Synchronet v3.16c-Win32 (install) has been released (Aug-2015).

You can donate to the Synchronet project using PayPal.


Configuration of Synchronet for use on Unix/Linux systems.


Unix/Linux Sysops will particularly want to pay attention to the [UNIX] section of your Synchronet initialization file (e.g. ctrl/sbbs.ini).


Default: <none>


Default: <none>

If you do not want to run Synchronet (and all external programs/doors) as root (the Unix administrator user), you will have to set the User and Group key values.



NOTE: the sbbsuser and sbbsgroup names are just examples. You must pick valid user/group names for your system (e.g. exist in your system's /etc/passwd file) and both the user and group name may be the same.

Also, the Synchronet file permissions/ownership should be such that this user/group would have read and write access to them. The best way to accomplish this is a command like:

# chown -R sbbsuser:sbbsgroup /sbbs


Default: U (User)

Supported Values: 0-7 (“Local0” through “Local7” facility), U (for “User” facility), and S or F (for “Standard” facilities)

If you have sbbs installed to run in the background as a daemon, logging via syslog rather than the local console, you may want to set the LogFacility key value. A good value to use is:


Then, in /etc/syslog.conf (or /etc/rsyslog.d/sbbslog.conf) you will need to add the line:

local3.*                 /var/log/sbbs.log

Depending on how your vendor set up syslog.conf initially, you may also want to exclude local3.* from other log files (Noteably /var/log/messages). how to do this varies with your syslogd implementation, but for BSD based ones (Which BSD and many Linux distros use) you would add “;local3.none” to the end of the first field in the /var/log/messages line.

You will have to create this file manually initially by running:

# touch /var/log/sbbs.log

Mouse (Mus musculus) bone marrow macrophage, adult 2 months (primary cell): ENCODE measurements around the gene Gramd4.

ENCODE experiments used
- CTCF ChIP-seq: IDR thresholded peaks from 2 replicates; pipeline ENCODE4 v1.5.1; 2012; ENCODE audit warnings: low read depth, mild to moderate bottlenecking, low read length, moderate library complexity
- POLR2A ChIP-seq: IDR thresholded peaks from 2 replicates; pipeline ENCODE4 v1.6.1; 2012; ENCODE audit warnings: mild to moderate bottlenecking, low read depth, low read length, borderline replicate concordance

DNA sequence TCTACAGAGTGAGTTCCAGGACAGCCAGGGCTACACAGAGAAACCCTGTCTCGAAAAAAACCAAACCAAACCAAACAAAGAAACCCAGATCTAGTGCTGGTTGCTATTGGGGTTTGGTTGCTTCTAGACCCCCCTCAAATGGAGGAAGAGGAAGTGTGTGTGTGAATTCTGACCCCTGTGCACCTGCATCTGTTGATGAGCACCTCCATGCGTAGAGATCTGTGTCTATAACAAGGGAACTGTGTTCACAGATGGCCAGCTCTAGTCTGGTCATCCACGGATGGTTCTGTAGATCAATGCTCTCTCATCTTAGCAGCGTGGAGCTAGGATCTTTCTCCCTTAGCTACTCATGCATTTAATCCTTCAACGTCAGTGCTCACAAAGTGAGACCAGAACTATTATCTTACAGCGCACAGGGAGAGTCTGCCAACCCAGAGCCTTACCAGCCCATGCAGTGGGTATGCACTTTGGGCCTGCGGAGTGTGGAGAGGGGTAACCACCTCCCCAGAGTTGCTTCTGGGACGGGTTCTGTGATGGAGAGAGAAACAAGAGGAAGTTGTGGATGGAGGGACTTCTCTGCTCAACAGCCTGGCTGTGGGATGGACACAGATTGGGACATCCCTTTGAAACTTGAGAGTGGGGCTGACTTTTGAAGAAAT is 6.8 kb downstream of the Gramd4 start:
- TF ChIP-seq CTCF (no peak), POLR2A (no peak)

Then send a HUP to syslogd like so:

# killall -HUP syslogd

Or it might be necessary to:

# service syslogd restart

You could then monitor the Synchronet daemon log output with:

# tail -f /var/log/sbbs.log

You will want to investigate how your system rotates logs and set it up to rotate sbbs.log also.

# cat /etc/logrotate.d/sbbs
/var/log/sbbs*.log {
      rotate 52
      create 640 root adm
              invoke-rc.d rsyslog reload > /dev/null

Further use of the LogFacility setting is beyond the scope of this document. Read your syslog.conf manpage for more information about this. In particular, do NOT use the 'S' setting unless you are familiar with advanced syslogd configuration. The S setting will use different facilities for each feature of Synchronet as appropriate. Specifically, S will use:

  LOG_FTP (If available)

Note: the LogFacility value in the sbbs.ini file may be overridden with the -d command-line option (e.g. sbbs -d3 to daemonize sbbs with LogFacility of Local3).


Default: Synchronet

This is the value passed as the ident argument to the system's openlog function. Run man openlog for more details on this setting.


Default: /var/run/

This key contains the path of the file which will contain the process identifier (PID) of Synchronet and is used by background/daemon startup scripts to query the current state of sbbs.

# service sbbs status
Synchronet BBS services status: [running]
PID(s): 6270

If you change the value of this key, you may also need to modify your startup script (e.g. /etc/init.d/sbbs).


Default: 077

Sets sbbs's file mode creation mask.

Note: If the value begins with a 0, it will be interpreted in octal notation.

Run man umask for more details on this setting.


Default: false

When set to true, forces sbbs to run daemonized (in the background) without specifying the -d command-line option. Setting this value to true is not recommended.

See Also

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